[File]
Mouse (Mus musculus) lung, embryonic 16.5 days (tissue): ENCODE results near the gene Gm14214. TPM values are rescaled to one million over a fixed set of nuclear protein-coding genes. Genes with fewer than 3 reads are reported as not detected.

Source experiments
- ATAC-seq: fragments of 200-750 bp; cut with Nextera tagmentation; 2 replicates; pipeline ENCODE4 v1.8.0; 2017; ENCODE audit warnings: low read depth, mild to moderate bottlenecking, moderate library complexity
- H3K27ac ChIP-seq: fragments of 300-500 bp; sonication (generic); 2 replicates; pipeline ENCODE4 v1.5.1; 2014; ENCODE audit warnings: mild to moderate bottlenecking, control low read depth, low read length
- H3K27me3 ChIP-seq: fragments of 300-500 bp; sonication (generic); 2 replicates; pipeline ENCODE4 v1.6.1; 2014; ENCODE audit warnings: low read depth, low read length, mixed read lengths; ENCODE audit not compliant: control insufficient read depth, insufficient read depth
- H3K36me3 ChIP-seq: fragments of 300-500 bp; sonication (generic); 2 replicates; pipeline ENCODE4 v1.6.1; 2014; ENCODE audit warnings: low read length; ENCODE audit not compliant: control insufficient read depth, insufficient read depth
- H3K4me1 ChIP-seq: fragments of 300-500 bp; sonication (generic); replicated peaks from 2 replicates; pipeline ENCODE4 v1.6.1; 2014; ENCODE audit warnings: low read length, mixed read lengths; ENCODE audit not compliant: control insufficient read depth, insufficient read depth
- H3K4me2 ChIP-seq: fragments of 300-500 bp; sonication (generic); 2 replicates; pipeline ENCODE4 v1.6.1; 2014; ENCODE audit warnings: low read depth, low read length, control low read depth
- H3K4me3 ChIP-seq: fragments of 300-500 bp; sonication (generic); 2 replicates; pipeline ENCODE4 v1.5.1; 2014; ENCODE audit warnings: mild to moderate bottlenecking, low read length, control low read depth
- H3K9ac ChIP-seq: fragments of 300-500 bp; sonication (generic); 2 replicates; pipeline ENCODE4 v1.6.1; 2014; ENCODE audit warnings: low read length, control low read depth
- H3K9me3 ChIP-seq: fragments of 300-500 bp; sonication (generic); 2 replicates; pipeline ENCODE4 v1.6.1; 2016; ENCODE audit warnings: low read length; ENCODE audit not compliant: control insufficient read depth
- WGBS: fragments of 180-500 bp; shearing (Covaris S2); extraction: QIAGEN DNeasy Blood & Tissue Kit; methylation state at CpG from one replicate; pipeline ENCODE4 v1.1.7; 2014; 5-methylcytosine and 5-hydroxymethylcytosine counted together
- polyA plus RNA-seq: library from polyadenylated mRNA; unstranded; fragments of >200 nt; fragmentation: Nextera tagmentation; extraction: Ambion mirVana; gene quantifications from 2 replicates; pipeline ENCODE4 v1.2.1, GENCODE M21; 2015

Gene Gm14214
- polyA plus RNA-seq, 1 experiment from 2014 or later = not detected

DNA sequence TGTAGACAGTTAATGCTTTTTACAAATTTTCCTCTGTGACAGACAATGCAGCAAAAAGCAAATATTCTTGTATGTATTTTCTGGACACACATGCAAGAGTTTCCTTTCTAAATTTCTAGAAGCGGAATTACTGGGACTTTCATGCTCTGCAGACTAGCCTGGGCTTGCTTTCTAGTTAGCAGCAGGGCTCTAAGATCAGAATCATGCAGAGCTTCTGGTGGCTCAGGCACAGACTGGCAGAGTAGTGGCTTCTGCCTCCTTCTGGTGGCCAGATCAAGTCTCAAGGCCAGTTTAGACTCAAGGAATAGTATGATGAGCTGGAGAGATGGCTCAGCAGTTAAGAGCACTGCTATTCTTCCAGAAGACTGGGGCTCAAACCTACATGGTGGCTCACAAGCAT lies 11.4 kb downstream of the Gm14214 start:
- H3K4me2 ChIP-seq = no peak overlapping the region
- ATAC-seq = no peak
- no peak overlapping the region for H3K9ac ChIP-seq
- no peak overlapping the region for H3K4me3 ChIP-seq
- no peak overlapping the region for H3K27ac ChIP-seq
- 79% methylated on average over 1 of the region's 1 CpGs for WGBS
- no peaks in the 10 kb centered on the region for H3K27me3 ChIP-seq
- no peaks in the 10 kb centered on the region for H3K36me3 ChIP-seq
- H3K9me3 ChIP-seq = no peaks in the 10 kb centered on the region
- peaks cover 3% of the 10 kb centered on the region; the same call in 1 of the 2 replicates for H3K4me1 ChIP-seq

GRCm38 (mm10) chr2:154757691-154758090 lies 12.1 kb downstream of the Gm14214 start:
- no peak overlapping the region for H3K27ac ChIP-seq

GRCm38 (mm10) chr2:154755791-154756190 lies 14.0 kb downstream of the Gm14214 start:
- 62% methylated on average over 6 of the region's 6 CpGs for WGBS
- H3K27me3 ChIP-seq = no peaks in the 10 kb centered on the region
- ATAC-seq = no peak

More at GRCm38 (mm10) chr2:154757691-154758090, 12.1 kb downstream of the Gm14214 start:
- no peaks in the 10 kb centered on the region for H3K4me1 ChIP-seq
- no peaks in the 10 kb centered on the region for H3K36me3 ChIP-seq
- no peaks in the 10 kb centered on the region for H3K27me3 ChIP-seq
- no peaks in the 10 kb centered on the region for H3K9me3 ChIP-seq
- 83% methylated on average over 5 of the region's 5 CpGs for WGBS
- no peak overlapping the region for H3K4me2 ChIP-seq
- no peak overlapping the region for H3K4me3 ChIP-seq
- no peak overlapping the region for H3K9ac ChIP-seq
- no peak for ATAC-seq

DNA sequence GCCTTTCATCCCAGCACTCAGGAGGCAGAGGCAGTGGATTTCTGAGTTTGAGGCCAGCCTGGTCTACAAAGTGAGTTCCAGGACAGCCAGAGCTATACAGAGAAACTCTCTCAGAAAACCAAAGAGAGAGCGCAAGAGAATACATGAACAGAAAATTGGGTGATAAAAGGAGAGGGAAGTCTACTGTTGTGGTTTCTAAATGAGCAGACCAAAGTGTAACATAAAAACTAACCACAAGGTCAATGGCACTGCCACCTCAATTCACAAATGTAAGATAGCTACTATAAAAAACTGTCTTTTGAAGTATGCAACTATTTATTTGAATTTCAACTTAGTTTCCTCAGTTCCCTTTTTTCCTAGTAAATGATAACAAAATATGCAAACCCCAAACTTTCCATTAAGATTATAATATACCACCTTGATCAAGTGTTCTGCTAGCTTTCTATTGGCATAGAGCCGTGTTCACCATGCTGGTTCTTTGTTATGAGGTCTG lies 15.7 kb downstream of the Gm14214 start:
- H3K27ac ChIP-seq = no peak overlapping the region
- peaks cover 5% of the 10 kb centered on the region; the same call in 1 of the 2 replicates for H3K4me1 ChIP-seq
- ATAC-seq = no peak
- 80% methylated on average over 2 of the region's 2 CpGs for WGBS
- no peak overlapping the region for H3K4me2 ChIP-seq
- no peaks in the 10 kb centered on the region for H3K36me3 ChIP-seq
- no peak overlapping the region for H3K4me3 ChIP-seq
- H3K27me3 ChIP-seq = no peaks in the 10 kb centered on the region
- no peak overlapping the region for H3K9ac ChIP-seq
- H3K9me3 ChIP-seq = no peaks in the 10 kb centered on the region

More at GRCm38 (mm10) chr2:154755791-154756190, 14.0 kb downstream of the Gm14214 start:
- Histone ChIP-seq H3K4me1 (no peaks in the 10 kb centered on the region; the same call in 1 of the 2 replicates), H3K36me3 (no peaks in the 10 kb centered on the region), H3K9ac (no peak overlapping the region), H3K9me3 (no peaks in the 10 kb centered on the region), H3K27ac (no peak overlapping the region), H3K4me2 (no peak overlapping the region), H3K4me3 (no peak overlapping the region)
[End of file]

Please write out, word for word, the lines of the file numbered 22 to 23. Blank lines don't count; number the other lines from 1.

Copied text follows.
- 79% methylated on average over 1 of the region's 1 CpGs for WGBS
- no peaks in the 10 kb centered on the region for H3K27me3 ChIP-seq